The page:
California Labor &
Employment Law Blog

Oct. 7 2011

California Employers Must Now Provide Health Benefits for Four Months for Pregnancy Disability

Topics: Employee Benefits, Employee Leave, New Laws & Legislation

This week, California Governor Jerry Brown signed into law SB 299, legislation requiring California employers to continue group health coverage to employees on pregnancy disability leave for up to four months.  California employers with five or more employees have long been required to comply with California's law permitting employees disabled by pregnancy to take a leave of absence of up to four months for the disabling condition.  This leave is in addition to traditional "maternity leave," which separately provides the employee up to 12 weeks of leave for baby bonding (if the employer has 50 or more employees and is covered under FMLA/CFRA).  Prior to passage of SB 299, employees on pregnancy disability leave were entitled to the same benefits provided by an employer to employees on other types of disability leaves.  With respect to continuation of group health benefits, many employers limit the continuation of such coverage to 12 weeks, as this is the required time period for continuation of coverage under the FMLA/CFRA for family and medical leaves of absence.  With the passage of SB 299, effective January 1, 2012, California employers must extend the continuation period to four months for pregnancy disability leaves.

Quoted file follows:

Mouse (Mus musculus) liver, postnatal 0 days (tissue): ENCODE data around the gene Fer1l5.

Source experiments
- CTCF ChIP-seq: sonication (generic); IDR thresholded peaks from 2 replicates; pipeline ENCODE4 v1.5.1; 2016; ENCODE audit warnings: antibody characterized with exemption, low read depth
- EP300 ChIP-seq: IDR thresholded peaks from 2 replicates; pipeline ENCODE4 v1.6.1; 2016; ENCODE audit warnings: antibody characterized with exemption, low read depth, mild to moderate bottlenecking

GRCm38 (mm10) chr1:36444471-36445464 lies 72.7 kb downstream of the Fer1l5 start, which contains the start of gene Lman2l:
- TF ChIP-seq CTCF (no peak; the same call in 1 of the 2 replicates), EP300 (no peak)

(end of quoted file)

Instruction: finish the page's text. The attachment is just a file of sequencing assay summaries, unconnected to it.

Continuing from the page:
As specified in the legislation, group health benefits must be continued on the same terms and conditions as if the employee continued actively reporting to work.  Therefore, if the employer pays the entire premium for employee coverage, it must continue to do so for up to four months of pregnancy disability leave.  If the employee normally pays a portion of the premium, the employee may be required to continue making such contributions (either for self or for dependent coverage) during the leave.  Additionally, if the employee fails to return from pregnancy disability leave, the employer may recoup from the employee the premiums the employer paid to continue the employee's coverage during the leave, unless the reason the employee did not return is because of a continuing disability or because the employee took a separate protected leave (e.g. maternity leave) under the FMLA/CFRA.

California employers should review their policies and procedures relating to pregnancy disability leaves to ensure compliance with this new law.

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About the Editor

Robin Largent represents employers, including major food and retail companies, in all types of employment litigation: wrongful termination, retaliation, breach of contract, wage and hour (California Labor Code) and unfair competition. She also regularly counsels and advises California employers on issues of compliance with California and federal employment laws.
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